The other day was the first warm, sunny Saturday in forever. Smiles were out. Sidewalks and parks were full. I’d already planned on going to a two-woman show, Will’s Women. Even though it was indoors, I needed something to balance a student production I’d seen the night before. Shall we say [politely, of course] that the students have a quite lot of potential to work with in their futures. Anyway, I was looking forward to celebrating Bill’s birthday seeing a production that promised to be something along the lines of Greater Tuna goes to Stratford – or considering where I live, Bare Bodkins in His Pockets.

The show was wonderful, beginning with each of the women telling us touching – and probably true – stories of their childhood introductions to Shakespeare. Some of their monologues were familiar, others not, but all were powerful, including a transgendered Richard III welcoming us to a glorious summer. After all, Bill cast men and boys as women, so why not return the favour? From the outside, we heard kids playing, infants crying, sidewalk vendors vending and street musicians playing Prince. Inside, we were packed, seats full and aisles SRO with people and a good smattering of very small, very young people, too.

The afternoon brought back memories of an icy, sleety, snowy Dublin of a few Februaries ago. We awoke to notices that the city was shutting down. Schools, workplaces, transit, airport and roads closed. Only go out in an emergency, etc. etc. You know the drill. I had tickets for a production of King Lear that night. Midday I called and was told the show would go on. So I showed up. On a Tuesday night the 2,000-seat house was packed to capacity, snow sleet and ice be damned. Not for the latest import from the West End or Broadway, but for Lear, which has been around and will be around for quite a while. “This cold night will turn us all to fools and madmen.” The performance was worth the walk.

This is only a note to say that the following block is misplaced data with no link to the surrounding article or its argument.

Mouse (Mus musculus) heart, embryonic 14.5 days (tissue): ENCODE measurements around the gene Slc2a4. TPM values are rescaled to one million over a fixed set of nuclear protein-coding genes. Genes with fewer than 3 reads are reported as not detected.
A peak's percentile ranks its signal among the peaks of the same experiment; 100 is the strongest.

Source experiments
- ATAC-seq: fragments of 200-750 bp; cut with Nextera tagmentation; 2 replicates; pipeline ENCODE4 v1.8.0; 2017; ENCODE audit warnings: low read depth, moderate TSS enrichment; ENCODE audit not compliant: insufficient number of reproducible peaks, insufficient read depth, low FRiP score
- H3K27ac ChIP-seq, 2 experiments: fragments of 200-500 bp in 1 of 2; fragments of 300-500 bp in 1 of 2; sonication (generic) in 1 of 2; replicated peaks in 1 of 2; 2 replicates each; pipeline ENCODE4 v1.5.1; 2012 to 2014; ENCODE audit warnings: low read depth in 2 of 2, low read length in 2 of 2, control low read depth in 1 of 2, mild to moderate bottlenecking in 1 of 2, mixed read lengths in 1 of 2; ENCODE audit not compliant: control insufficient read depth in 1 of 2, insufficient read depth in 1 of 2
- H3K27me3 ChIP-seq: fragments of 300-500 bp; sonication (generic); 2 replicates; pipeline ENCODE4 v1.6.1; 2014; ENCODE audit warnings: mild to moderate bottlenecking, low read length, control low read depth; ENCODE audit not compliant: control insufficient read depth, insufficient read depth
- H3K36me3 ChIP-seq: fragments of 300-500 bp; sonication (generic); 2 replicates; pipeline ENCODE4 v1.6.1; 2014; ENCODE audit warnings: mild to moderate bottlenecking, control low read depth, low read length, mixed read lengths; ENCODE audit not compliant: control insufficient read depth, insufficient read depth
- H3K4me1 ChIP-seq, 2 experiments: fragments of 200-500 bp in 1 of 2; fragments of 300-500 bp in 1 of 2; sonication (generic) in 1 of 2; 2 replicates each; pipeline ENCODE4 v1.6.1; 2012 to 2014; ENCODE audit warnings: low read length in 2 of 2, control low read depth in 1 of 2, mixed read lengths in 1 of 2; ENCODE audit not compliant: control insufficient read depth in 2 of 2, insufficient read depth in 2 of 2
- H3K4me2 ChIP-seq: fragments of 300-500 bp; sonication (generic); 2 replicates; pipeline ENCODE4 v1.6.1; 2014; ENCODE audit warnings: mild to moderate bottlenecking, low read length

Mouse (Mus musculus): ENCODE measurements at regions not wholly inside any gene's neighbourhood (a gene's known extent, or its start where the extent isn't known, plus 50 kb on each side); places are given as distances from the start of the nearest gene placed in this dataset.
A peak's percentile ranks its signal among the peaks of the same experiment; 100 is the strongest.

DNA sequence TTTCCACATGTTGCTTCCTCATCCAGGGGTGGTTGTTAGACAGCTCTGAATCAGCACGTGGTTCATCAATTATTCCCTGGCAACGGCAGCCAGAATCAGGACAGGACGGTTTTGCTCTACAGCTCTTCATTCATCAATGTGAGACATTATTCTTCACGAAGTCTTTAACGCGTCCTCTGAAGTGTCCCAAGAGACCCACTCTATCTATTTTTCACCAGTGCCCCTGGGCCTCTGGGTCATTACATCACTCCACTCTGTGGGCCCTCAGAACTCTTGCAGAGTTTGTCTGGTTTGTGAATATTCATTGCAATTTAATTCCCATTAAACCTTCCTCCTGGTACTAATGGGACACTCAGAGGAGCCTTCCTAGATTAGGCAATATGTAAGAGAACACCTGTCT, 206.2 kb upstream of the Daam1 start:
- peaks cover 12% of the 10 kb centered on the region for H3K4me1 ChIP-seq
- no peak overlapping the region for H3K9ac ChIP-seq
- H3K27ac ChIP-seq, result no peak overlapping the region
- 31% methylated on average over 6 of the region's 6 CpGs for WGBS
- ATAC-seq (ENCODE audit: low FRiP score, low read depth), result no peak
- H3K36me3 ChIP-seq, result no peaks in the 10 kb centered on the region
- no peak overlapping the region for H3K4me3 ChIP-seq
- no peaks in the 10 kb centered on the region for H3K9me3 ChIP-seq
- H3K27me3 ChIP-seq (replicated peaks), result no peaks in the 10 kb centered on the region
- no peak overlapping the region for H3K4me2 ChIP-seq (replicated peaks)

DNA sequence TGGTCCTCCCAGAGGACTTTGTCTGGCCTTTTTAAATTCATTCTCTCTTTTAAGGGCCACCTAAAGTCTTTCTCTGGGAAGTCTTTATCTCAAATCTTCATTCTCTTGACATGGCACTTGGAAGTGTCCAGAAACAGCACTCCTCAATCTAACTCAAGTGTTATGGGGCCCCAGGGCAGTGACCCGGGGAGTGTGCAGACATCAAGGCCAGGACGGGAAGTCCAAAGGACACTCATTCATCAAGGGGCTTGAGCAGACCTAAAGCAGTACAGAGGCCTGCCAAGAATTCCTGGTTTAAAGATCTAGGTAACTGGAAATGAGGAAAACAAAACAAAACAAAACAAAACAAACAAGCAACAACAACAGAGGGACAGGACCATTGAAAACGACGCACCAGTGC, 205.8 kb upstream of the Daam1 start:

Meanwhile, back in Cork, the afternoon closed with Puck and Prospero walking through the house, talking to each of us, one-by-one. Kids’ chatter stopped. Infants cooed and smiled back.

We are such stuff as dreams are made on.